Uploaded tonight is a set from The Astronauts recorded via the mixing desk at the infamous and much missed Sir George Robey pub in Finsbury Park. On this particular night the headliners were Blyth Power recently ‘reformed’ with Steve Corr on guitar, Protag on bass and Sian Jefferies on secondary vocals. Josef and Sarah were the only survivors from the first line up with the departure of Curtis, Neil and Andy to pastures new.
The first band to perform on this spring night were Hysteria Ward, a band that contained Puppy Collective member from a few years previously, Louise and who had just released a cassette only album via All The Madmen records. Blyth Power were still (just about) signed up to All The Madmen records as were The Astronauts who were going to be releasing the ‘Seedy Side Of The Astronauts’ album a little later on in 1987.
Blyth Power were shortly to sign to Midnight Music who started to release several decent albums and singles up to the early part of the 1990′s, ending that stint with Midnight Music with a secondary guitarist Jamie Hince in the band. The same Jamie Hince who would become Kate Moss’s husband in 2011.
This All The Madmen showcase gig went as far as I can remember went without incident and was an enjoyable affair with all bands doing well on the night. Of course most, if not all of the crowd wanted to see Blyth Power’s debut performance with the new line up. From memory Blyth Power were as enjoyable as they were when the band last performed at the same venue in December 1986 with the previous line up and with other All The Madmen records bands, We Are Going To Eat You and Thatcher On Acid in tow. I did not take photographs of The Astronauts during this gig at the Sir George Robey but I did a few months later in August at the Meanwhile Gardens festival when The Astronauts performed with We Are Going To Eat You a band that also have their own post on KYPP (a few posts under this one). The photographs I took then was of the same line up that performed at the Sir George Robey back in the spring so I am adding some of them to this post.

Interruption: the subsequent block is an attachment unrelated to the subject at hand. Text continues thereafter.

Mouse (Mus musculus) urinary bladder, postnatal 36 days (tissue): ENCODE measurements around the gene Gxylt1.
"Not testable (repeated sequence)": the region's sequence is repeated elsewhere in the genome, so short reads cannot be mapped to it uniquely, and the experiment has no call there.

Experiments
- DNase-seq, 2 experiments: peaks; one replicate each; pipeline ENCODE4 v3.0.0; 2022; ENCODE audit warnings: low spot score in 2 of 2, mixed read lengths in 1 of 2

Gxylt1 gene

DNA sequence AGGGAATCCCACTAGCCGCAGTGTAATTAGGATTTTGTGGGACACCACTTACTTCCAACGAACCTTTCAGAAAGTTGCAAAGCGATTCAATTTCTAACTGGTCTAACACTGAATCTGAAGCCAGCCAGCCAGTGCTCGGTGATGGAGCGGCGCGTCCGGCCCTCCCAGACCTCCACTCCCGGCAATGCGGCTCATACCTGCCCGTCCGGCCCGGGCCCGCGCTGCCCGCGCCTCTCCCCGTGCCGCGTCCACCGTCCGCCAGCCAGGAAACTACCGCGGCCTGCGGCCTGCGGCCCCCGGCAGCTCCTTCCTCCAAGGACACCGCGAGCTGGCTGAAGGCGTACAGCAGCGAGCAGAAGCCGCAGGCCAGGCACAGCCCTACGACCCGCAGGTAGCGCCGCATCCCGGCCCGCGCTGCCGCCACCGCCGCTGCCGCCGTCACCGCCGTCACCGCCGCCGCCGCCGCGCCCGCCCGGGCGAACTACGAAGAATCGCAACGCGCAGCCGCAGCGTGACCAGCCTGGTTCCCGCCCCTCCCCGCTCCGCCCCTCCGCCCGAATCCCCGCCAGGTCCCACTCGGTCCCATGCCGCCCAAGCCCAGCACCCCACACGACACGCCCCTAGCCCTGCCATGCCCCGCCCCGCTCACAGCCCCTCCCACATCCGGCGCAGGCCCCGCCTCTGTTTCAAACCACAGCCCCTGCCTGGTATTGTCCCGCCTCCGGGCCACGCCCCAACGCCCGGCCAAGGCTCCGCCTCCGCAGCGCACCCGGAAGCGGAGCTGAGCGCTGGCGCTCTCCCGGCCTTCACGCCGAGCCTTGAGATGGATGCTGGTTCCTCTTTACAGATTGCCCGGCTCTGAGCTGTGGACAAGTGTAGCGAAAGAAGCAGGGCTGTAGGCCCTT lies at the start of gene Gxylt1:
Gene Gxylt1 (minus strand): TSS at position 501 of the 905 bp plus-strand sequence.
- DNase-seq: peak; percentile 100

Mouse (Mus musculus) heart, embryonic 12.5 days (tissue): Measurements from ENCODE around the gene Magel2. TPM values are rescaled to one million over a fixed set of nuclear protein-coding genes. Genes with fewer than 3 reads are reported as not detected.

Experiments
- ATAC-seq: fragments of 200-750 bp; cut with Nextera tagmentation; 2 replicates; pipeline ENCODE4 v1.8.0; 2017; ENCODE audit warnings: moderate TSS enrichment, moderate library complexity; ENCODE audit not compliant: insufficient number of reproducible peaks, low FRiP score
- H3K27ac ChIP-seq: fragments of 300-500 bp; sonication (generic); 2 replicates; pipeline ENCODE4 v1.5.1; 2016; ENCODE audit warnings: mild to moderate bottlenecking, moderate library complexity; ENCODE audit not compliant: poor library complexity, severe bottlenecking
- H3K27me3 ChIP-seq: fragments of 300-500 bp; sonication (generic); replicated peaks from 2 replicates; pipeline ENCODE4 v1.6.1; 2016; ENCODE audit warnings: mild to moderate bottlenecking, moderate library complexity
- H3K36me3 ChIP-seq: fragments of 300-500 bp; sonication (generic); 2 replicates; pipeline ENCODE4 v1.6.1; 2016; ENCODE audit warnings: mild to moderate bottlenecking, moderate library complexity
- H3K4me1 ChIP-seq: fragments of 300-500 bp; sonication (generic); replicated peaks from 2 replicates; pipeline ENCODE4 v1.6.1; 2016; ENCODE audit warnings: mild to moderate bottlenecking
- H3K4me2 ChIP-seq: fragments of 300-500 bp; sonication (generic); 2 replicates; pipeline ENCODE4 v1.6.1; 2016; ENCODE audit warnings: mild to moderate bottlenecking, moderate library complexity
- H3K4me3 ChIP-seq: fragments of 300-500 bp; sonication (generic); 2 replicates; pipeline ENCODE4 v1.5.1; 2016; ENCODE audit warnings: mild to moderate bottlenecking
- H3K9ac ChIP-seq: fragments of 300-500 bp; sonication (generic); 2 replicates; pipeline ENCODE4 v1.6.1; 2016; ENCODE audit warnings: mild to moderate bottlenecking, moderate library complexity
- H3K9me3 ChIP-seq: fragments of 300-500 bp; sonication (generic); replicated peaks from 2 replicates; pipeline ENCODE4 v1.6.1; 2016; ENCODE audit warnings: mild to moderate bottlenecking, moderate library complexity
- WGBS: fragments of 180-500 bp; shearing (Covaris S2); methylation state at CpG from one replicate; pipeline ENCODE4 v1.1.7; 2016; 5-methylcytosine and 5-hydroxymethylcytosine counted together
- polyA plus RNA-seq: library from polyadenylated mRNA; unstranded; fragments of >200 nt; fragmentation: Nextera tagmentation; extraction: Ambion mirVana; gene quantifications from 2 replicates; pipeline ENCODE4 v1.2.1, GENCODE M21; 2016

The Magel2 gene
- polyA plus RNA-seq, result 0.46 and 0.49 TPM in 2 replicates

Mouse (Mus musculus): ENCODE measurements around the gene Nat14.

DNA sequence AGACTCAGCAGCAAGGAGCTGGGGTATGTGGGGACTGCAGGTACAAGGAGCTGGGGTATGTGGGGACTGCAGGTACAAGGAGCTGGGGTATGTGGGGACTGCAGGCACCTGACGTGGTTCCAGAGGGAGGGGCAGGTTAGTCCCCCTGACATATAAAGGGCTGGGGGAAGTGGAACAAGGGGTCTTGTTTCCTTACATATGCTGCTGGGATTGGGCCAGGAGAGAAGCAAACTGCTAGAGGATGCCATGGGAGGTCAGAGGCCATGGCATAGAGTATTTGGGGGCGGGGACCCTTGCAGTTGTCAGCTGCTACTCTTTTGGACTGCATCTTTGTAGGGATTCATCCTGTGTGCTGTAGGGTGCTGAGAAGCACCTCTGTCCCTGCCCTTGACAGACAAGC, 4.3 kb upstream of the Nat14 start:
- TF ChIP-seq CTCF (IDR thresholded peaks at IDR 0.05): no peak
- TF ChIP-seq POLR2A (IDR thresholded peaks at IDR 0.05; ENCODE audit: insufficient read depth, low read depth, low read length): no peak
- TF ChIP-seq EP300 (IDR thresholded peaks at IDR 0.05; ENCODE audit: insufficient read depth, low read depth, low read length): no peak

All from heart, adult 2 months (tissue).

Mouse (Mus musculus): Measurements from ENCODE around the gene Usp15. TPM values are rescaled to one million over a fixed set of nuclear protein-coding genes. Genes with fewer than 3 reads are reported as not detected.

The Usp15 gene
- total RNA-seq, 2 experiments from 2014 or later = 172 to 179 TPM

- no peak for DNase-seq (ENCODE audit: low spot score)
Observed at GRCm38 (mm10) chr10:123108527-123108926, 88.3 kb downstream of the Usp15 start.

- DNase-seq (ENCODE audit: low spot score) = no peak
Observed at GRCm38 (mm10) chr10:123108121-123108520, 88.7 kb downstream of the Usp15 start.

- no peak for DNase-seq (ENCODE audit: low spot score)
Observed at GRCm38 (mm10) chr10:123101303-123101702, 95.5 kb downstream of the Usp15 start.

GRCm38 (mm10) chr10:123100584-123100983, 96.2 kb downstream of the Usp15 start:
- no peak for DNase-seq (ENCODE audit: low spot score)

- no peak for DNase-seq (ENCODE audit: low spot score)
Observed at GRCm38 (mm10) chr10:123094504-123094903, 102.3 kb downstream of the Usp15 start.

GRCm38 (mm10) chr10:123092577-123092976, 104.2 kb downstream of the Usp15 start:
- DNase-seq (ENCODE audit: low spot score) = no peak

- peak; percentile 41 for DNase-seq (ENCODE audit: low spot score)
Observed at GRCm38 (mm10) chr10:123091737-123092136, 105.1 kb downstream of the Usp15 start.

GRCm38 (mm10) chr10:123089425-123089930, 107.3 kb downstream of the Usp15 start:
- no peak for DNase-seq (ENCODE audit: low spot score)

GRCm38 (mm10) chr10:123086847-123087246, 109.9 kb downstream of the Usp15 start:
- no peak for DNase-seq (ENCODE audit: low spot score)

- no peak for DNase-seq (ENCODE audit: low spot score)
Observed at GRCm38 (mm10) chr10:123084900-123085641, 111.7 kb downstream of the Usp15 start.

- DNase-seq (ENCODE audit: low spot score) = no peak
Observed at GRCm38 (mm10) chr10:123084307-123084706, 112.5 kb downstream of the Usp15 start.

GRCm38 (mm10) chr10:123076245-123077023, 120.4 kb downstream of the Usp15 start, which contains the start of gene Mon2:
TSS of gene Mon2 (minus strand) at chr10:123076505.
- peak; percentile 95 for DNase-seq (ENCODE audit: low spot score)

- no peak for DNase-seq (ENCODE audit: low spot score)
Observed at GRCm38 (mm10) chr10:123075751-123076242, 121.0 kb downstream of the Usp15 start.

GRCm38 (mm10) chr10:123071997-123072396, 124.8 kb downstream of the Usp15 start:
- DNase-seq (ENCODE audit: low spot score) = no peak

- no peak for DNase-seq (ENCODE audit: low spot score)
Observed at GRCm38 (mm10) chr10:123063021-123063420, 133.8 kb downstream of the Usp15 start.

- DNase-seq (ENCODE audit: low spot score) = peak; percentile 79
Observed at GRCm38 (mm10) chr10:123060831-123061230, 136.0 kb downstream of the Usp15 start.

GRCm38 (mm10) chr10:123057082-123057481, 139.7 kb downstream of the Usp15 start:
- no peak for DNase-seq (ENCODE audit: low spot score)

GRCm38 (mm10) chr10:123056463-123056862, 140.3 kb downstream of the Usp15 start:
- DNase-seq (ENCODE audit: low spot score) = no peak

This Astronauts set has many tracks that do not get heard that much anymore. My cassette tape is straight from the mixing desk, but only has forty five minutes of the performance. I assume (but can not actually remember) that the sound man on the night did not flip the cassette towards the end of the set, but forty five minutes of The Astronauts is better than no minutes so here you go.
Text below taken off Devotional Hooligan so thanks to him. All photographs and the flyer from my collection…
Eternal long-haired losers. This semi-legendary band have only released seven albums in its long existence but each of them is a bonafide classic. The Astronauts second album ‘All Done By Mirrors’ judged by those who heard it as among the best albums of all time was a stunning collection of explosive pop songs and traditional folk ballads recorded at a time when all their gigs were with anarchist punk bands. Their fifth album ’In Defence Of Compassion’ experimented with ambient house music years before other conventional bands even thought of doing so. With so many excellent songs (many never recorded) it is probably The Astronauts enthusiasm for drugs and music over career and changing fashions which has stopped them becoming as well known as they should be.